What if Your Family Member Relapses?

Recovering from OUD is hard. About half of those in treatment will eventually relapse. Try not to give in to hopelessness, but continue to encourage your family member to get themselves well. They can learn from their relapse and move forward with recovery.  Drug treatment today focuses on reducing harm and preventing overdose deaths in case of relapse.

Make sure you know the signs of an opioid overdose:

  • Tiny pupils
  • Slow or weak breathing
  • Inability to speak
  • Pale or bluish skin
  • Purple lips or fingernails
  • Limpness
  • Vomiting
  • Snoring or gurgling
  • Unconsciousness

The medication naloxone is fast, safe, and works well to treat opioid overdose. You spray it in the person’s nose or inject it. It works by blocking the effects of opioids on the brain. It’s not addictive. You can get naloxone without a prescription in most states. Encourage your family member to carry it with them, like a person with allergies would carry an EpiPen.

If you think they’re overdosing, call 911 immediately.

Recognizing the signs of overdose, having naloxone on hand, and knowing how to use it can save critical time, especially in areas with longer ambulance wait times.

Don’t Give Up

Refusing to ignore or endure your loved one’s addiction will improve their chances of a successful recovery. These are things you can always do:

  • Act on your suspicions and reach out for professional help right away.
  • When your family member is in treatment, ask how you can support their recovery.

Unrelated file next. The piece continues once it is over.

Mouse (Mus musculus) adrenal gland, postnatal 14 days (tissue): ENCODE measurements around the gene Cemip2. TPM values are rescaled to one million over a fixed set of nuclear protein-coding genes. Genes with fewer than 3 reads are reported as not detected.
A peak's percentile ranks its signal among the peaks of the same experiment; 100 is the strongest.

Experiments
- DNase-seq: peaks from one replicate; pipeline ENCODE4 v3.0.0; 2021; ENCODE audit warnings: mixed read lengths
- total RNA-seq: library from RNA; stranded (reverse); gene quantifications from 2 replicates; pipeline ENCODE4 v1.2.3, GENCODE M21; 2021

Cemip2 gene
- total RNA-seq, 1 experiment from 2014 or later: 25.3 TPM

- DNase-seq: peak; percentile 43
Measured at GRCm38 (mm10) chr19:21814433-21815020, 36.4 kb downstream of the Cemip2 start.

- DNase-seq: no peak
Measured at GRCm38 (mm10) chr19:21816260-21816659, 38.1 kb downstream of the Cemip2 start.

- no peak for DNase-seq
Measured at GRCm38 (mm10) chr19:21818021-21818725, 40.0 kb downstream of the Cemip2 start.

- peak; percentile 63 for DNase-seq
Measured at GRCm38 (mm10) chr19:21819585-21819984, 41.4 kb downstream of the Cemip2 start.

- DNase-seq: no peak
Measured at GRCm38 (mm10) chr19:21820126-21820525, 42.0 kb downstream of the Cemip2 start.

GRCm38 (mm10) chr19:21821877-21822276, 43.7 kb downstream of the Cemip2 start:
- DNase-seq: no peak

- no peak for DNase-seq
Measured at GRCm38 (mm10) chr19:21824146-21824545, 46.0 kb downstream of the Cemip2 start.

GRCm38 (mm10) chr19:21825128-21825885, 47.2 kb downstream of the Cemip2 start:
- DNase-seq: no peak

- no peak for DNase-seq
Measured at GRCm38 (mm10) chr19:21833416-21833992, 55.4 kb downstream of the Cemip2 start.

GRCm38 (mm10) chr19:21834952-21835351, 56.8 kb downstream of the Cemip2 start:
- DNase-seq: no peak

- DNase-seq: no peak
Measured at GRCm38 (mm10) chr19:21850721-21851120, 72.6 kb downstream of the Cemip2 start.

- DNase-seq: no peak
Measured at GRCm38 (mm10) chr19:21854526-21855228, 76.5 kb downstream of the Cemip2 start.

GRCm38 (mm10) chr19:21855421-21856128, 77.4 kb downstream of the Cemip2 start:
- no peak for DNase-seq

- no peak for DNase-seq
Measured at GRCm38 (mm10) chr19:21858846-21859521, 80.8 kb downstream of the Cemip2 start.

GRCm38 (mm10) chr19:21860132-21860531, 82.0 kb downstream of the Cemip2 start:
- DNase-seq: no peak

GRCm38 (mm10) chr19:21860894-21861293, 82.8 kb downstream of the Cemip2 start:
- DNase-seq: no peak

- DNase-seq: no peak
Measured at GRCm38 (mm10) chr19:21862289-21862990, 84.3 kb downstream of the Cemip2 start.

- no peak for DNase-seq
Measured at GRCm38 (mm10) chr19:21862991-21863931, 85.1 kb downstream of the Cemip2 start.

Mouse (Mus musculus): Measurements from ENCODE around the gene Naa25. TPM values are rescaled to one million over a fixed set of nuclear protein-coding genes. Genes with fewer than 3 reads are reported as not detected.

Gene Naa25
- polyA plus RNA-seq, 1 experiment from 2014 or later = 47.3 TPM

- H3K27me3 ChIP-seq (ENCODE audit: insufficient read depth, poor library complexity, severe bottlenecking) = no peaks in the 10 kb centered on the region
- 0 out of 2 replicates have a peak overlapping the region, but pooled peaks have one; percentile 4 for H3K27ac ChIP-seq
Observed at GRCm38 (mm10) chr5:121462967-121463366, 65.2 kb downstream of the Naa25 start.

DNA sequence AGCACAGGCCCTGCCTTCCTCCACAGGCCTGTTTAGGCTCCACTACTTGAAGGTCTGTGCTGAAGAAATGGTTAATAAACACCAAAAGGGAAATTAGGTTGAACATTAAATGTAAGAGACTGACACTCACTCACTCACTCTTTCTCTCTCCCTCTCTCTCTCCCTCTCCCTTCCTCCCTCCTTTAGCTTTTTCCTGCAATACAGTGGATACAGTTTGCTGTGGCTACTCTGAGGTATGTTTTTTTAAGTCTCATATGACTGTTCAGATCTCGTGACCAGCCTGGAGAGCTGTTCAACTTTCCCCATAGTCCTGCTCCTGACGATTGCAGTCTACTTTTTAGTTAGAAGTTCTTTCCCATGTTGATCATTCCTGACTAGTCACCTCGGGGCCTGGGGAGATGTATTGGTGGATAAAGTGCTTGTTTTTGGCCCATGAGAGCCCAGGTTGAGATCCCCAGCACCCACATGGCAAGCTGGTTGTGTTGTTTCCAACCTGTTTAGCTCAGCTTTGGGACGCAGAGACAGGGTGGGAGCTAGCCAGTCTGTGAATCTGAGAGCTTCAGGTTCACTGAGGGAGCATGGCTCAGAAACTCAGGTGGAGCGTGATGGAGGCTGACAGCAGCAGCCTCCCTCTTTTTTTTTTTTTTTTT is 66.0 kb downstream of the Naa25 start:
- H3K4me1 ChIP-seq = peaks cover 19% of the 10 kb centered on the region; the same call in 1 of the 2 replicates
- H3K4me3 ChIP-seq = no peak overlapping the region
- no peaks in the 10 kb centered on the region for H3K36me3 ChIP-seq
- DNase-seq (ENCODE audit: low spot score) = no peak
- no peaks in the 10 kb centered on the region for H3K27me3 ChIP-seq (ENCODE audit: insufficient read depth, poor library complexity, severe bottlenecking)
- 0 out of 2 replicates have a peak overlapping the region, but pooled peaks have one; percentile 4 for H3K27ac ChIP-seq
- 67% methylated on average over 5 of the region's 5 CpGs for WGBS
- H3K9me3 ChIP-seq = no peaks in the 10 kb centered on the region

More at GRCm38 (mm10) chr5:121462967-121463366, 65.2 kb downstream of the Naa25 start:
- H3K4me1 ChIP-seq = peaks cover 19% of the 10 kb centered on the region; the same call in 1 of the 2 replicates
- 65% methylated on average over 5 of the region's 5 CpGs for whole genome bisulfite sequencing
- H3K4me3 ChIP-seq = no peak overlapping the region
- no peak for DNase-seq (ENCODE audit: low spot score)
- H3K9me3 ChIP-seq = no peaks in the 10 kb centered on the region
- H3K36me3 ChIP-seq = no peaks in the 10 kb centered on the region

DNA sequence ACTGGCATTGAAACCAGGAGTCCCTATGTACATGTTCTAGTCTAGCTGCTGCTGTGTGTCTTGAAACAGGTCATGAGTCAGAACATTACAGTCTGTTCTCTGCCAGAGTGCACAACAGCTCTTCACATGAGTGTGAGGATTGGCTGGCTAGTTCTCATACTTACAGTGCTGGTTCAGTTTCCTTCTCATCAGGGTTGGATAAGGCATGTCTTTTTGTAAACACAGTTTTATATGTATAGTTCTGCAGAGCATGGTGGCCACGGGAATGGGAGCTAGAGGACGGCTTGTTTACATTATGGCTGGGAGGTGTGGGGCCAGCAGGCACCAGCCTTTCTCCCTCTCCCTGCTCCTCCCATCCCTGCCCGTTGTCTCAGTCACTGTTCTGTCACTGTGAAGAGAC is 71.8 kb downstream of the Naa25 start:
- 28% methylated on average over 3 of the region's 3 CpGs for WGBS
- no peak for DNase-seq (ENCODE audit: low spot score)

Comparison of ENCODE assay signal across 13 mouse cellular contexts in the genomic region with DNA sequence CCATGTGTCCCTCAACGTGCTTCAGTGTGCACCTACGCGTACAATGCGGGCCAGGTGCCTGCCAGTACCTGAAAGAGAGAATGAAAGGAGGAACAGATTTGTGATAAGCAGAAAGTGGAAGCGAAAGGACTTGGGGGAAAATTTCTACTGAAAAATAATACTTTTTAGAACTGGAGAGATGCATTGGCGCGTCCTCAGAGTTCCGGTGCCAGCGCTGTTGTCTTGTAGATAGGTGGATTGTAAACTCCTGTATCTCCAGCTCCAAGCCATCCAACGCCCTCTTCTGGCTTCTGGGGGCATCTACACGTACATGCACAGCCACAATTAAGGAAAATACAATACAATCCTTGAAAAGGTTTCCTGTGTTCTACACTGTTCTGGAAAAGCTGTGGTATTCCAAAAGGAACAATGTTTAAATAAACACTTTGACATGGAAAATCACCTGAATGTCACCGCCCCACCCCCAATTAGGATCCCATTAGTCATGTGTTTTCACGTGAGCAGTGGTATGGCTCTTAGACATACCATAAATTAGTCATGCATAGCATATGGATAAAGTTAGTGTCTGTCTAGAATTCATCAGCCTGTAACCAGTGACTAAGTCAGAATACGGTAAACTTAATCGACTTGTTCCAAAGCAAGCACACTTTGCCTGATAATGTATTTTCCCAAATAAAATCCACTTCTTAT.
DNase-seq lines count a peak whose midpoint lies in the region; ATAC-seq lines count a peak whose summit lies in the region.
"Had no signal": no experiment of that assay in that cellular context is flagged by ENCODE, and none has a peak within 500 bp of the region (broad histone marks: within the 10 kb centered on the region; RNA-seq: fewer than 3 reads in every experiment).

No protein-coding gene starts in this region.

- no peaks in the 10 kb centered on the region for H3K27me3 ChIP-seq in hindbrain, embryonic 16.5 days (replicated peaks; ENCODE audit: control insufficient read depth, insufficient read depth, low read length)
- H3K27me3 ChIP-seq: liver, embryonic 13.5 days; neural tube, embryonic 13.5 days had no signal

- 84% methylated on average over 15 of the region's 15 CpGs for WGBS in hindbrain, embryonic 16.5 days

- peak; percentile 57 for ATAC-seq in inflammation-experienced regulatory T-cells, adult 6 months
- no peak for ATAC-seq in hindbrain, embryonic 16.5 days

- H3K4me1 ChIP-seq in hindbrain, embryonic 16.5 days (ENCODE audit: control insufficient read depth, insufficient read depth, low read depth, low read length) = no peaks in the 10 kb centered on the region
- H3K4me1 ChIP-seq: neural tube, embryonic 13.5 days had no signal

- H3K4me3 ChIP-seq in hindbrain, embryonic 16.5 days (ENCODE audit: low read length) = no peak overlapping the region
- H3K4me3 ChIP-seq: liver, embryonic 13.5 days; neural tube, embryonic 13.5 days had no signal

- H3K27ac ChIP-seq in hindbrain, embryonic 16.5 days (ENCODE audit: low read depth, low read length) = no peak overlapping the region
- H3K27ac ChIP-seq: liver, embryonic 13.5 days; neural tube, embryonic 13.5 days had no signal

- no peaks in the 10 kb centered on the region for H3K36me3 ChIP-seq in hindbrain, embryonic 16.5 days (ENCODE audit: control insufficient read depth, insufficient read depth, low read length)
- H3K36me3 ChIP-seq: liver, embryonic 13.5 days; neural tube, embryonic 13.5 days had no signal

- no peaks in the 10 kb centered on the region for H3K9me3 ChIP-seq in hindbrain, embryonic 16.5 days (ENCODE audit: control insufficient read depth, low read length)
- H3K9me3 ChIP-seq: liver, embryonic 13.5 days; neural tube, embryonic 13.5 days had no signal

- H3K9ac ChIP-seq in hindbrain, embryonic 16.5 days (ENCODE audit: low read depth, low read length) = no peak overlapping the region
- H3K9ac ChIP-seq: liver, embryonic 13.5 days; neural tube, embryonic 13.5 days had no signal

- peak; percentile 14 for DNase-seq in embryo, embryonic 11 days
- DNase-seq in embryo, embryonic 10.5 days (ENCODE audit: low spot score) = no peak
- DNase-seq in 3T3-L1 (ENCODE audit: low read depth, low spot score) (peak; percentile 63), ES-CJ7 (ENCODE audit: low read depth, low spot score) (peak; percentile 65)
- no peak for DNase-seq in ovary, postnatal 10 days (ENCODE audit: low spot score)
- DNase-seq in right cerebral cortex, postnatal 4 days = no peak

• Keep in touch. Addiction is a disease of isolation.
  • Remember that you’re also not alone. Reach out for help when you need it.

Resources for Families

Get Naloxone Now offers lifesaving training to family members, first responders, and everyone else. This website teaches them what to do during an opioid overdose and how and where to get naloxone.

SAMHSA, the Substance Abuse and Mental Health Services Administration, has lots of information for families, including one-page guides on topics like Starting the Conversation about your family member’s drug use and What Is Substance Abuse Treatment?: A Booklet for Families.

Partnership to End Addiction is a site aimed at families of teens and young adults dealing with addiction and substance use.

Seeking Drug Abuse Treatment: Know What to Ask from the National Institute on Drug Abuse offers guidance for finding treatment programs.

Enter your zip code into SAMHSA’s findtreatment.gov site to learn about local treatment options, types of treatment facilities, and potential costs of treatment, among other information.

Show Sources

SOURCES:

American Society of Anesthesiologists: "Opioid Abuse."

American Medical Association: "Opioid-use Disorder: Treat the Family, Not Just the Patient."

American Society of Addiction Medicine: “Opioid Addiction Treatment: A Guide for Patients, Families and Friends.”

CDC: “Evidence-Based Strategies for Preventing Opioid Overdose: What’s Working in the United States,” "Lifesaving Naloxone."

FamilyDoctor.org: "Coping with a Family Member's Opioid Addiction."

Harvard Health Blog: "When a Loved One Is Addicted to Opiates."

Health Affairs: "Saving a Life from Opioid Addiction Requires Bold Action from Loved Ones."

Health Care Resource Centers: "Helping a Family Member with Opioid Addiction."

Mayo Clinic: "How to Tell If a Loved One Is Abusing Opioids."

National Institute on Drug Abuse: "Naloxone DrugFacts," “Principles of Drug Addiction Treatment: A Research-Based Guide, Third Edition.”

Partnership to End Addiction. "Helping an Adult Family Member or Friend with a Drug or Alcohol Addiction," “Risks for Relapse, Overdose and What You Can Do.”

Substance Abuse and Mental Health Services Administration: “Key Substance Use and Mental Health Indicators in the United States: Results from the 2019 National Survey on Drug Use and Health,” "Resources for Families Coping with Mental and Substance Use Disorders," “What Is Substance Abuse Treatment?: A Booklet for Families.”